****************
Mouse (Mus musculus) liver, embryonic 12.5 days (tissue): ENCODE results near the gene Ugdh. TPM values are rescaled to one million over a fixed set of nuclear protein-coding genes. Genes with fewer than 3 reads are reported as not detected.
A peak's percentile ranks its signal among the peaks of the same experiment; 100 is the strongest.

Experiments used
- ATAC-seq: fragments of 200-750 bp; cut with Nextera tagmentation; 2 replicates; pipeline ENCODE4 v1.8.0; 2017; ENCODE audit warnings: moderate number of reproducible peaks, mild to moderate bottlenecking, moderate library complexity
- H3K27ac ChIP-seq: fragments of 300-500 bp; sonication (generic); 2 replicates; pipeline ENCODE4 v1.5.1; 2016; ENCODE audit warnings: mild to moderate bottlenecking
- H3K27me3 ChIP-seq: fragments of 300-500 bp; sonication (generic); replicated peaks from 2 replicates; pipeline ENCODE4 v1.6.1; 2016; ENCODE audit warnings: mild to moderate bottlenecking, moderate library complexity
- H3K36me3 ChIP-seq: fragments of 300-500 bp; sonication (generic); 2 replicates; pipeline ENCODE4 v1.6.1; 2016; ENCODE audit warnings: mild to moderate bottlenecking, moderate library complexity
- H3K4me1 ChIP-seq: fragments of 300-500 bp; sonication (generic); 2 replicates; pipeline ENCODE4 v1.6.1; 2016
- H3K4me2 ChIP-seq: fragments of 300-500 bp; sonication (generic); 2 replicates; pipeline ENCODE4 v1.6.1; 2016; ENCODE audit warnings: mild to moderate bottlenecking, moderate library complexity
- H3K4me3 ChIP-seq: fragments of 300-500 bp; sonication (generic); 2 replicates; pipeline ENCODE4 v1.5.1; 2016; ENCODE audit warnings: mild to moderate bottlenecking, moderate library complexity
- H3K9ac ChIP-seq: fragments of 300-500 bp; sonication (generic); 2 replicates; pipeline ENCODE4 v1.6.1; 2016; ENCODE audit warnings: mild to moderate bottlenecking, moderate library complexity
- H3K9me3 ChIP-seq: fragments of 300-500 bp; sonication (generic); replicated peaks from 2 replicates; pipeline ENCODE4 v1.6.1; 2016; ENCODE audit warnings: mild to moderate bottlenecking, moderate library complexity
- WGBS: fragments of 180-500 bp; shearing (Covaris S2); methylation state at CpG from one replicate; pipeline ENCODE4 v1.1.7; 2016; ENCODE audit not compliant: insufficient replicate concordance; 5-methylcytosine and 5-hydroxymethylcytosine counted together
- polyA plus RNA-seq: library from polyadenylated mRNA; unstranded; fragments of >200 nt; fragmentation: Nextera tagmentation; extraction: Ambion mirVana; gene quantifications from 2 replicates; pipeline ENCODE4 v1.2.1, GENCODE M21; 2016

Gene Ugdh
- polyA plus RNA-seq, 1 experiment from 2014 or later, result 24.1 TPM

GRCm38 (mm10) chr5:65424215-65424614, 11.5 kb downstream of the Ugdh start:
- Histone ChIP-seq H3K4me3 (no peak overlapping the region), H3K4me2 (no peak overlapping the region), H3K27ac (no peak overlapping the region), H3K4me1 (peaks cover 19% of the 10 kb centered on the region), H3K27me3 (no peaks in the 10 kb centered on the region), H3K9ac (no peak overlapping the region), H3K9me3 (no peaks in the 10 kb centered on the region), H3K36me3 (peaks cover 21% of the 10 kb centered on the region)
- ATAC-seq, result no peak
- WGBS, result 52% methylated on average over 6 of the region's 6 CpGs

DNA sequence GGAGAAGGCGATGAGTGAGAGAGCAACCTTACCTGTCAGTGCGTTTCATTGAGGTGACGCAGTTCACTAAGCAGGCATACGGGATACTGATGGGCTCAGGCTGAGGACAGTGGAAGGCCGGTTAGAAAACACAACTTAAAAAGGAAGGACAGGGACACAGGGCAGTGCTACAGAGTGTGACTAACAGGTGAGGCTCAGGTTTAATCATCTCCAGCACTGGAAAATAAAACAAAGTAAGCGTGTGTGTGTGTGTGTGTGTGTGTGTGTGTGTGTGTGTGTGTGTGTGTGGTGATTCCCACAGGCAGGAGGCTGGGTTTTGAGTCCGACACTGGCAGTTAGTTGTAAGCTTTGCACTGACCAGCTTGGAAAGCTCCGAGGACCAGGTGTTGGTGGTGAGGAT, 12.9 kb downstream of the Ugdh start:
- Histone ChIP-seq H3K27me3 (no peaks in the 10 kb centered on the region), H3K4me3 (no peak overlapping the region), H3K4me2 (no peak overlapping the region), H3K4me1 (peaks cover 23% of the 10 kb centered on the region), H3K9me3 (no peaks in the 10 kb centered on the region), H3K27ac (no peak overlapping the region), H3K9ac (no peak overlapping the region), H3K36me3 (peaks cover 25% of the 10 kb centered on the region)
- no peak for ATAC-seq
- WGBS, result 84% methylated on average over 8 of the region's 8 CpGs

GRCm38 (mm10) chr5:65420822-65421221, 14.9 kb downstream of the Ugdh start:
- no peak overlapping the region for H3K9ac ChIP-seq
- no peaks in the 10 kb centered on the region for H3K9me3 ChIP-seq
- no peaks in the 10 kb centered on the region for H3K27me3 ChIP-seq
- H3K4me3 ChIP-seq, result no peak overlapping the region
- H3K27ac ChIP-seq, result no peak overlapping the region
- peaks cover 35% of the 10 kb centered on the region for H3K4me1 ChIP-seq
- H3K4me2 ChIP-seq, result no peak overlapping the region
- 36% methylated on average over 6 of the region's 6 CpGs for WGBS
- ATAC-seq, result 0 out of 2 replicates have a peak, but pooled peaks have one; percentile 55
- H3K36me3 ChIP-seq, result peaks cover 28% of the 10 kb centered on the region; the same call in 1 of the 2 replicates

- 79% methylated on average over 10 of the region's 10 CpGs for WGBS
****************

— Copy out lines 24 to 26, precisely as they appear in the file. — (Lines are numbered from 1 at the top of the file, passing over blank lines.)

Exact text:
- WGBS, result 84% methylated on average over 8 of the region's 8 CpGs

GRCm38 (mm10) chr5:65420822-65421221, 14.9 kb downstream of the Ugdh start:
- no peak overlapping the region for H3K9ac ChIP-seq